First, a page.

The first issue you should consider in addressing this assignment is that the Book of Matthew, as is the case with many ancient works, may not have had a title in the modern sense. Thus, talking about an "author" choosing a "title" fundamentally misunderstands the nature and history of this text.
The Gospels (Matthew is one of the four Books of the Gospel) which eventually were included in the New Testament originated in oral tradition as various stories concerning the life of Jesus and collections of his sayings. This particular work synthesizes materials from the earlier Gospel of Mark with a sayings source referred to by scholars as "Q".
The title in Greek is "To kata Matthaion euangélion," literally "the gospel [good news] according to Matthew." The translators of the Authorized Version (popularly known as the King James Version) translated the Greek into English quite literally.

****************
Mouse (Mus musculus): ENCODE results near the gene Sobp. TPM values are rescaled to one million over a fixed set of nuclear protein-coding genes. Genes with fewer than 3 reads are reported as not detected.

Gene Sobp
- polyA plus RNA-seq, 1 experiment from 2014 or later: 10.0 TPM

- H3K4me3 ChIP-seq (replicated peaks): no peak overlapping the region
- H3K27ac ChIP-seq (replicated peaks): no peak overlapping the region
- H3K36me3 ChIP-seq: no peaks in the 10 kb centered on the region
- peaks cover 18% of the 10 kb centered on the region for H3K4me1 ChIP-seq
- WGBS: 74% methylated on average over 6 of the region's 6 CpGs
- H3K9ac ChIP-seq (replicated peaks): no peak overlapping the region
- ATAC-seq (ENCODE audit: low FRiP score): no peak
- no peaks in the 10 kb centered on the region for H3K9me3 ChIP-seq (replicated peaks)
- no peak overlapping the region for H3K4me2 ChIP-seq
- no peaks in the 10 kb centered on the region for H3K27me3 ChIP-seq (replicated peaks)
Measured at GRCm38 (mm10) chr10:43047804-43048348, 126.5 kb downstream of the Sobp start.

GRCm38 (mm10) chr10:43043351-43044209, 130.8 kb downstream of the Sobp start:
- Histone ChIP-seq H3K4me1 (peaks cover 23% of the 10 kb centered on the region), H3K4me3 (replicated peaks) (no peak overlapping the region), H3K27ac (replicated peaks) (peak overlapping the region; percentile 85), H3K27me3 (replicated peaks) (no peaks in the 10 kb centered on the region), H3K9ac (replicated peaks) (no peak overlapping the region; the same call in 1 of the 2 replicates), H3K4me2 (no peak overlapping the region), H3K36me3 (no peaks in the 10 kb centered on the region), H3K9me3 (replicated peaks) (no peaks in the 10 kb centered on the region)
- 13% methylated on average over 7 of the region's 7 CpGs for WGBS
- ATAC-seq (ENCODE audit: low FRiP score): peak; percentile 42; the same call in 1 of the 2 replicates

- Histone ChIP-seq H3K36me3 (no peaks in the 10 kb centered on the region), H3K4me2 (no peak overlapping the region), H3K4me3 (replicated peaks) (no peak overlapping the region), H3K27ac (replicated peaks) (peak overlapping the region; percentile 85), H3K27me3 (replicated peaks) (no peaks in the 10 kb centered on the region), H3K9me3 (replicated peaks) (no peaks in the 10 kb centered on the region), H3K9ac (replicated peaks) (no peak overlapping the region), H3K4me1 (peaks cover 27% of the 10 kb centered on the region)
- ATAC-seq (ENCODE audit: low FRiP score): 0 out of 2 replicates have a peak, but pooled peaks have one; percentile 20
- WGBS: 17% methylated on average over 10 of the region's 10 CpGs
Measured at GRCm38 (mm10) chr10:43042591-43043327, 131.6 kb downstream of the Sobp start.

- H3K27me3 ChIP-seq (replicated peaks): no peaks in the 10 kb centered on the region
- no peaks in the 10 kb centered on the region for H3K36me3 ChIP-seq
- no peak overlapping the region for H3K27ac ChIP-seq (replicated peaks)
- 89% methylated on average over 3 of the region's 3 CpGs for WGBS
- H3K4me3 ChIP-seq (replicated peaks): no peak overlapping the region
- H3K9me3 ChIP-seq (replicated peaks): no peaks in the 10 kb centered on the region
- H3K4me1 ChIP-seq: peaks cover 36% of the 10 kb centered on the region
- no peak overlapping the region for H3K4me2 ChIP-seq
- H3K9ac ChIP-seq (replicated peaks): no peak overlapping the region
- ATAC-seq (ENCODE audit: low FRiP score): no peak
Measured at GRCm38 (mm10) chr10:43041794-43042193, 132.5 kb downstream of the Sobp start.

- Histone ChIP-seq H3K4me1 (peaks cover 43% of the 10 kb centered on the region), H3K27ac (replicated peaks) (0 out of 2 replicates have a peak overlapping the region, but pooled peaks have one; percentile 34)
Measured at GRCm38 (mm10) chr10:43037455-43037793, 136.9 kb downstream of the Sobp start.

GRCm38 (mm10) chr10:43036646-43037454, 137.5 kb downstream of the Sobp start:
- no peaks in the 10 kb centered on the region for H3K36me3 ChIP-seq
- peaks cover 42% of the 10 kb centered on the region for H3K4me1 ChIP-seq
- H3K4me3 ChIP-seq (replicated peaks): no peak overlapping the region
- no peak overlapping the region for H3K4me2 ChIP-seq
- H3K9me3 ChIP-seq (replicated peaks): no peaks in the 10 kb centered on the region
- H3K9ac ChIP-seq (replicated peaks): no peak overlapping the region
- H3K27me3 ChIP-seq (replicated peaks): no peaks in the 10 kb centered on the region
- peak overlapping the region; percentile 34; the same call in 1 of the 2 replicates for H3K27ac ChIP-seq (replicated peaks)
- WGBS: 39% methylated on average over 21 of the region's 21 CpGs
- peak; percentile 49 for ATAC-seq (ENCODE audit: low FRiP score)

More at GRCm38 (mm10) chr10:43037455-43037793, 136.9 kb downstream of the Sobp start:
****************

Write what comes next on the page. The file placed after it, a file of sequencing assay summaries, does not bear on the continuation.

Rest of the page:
The title suggests the work tells the story of the "good news" brought by Jesus following a tradition originating from Matthew, one of the twelve disciples of Jesus. Given the reliance of the text on Mark and the fact that the earliest attributions of it to Matthew occur in the second century, it is unlikely this was actually an account written by Matthew, although he may have been a source of some of the oral traditions that found their way into the text.
The reason for the attribution of the work to Matthew arose in the context of second century debates about and contests for authority among very early Christian factions. Irenaeus and Papias were especially concerned with establishing apostolic succession as a basis for doctrinal authority, and thus the significance of imputing authorship to Matthew has to do with using a form of what rhetoricians of this period would have termed extrinsic ethos as grounds for establishing a text or doctrine as authoritative.